Why Record Companies Can’t Coexist
Music streaming services are a special type of aggregator. They rent inventory paying per use, but customers have unlimited access at a fixed cost. There is no marginal transaction costs for the customer, but there are for the supplier. Before Netflix started developing content, they were in a similar situation. In this scenario, suppliers must be modularized. If a supplier has bargaining power, attractive profits cannot flow up stream to the aggregator, which creates an unsustainable equilibrium. But as a reactive molecule will seek stability, so will the market. The profits slowly begin to tip to aggregator and away from the supplier, because the aggregator controls the consumer.
“When an industry gets too consolidated, any company who tries to compete with them or survive in their supply chain will get crushed” — John Oliver, Last Week Tonight
The record companies are trying to survive in a streaming services supply chain. But artistically driven industries have protections, which cause markets to stay “reactive” longer than expected.
This all traces back to Mickey Mouse, the Disney corporation, and copyright laws. The company has spent 87.6 million in lobbying dollars over the past 20 years to extend the maximum copyright protection period to protect the billions brought in by the cute little rodent. see here. As excessive lobbying dollars often do, this has unintended consequences. Copyright law protects previously integrated incumbents. Incumbent suppliers hold copyrights for the content the current market demands. These incumbent suppliers would otherwise have no bargaining power.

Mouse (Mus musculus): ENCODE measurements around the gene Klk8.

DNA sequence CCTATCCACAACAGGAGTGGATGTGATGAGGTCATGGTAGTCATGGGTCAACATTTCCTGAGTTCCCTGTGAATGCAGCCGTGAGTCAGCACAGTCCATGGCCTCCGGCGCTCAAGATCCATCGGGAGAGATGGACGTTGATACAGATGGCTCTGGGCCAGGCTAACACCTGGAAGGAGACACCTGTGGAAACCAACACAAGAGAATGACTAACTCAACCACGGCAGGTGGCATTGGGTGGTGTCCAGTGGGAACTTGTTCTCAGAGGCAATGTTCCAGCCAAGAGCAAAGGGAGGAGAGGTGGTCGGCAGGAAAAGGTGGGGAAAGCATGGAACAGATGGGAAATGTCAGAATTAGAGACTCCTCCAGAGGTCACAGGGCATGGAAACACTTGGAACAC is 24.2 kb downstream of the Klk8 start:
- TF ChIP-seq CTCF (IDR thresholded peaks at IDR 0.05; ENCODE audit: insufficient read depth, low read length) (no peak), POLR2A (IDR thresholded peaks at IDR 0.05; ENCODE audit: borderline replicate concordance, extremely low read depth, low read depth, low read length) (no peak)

“Success in the music industry … is subject to the vagaries of public taste. The Music segment’s future competitive position depends on its continuing ability to attract and develop artists and products that can achieve a high degree of public acceptance.” — Sony, SEC filling 2017
High quality entertainment is not only expensive to produce, but brand loyalty gives established artists a competitive advantage. Imagine if a patent extended could be held for 100 years longer than the normal 20 years. This is what copyright does for the music industry. Record companies haven’t survived because of their cunning ability to evolve and navigate the ever changing market place. They have survived, in large part, because they have been protected. This protection is temporary. It lasts until the companies that have learned to provide “direct to consumer relationships” discover the importance of the “direct to supplier relationship”. If this strategy sounds familiar, it should, it’s Netflix’s strategy. Streaming services will need to own the content.
The Incentive shift
Streaming services are structured to make profits off music distribution, which causes them to directly compete with the record companies. This was a fundamental shift from when Apple was selling the iPod. As Sony outlines in their SEC filing, “If streaming services cannot attract sufficient subscribers to offset this decline [in music sales], the operating results of Sony’s Music segment could be negatively impacted”. Translation: if streaming services aren’t able to get enough customers listening to OUR (the record companies) music, our unit economics don’t work. As noted earlier in the article, record companies previously had owned demand by dictating supply. So I pose the question… What happens when streaming services dictate demand?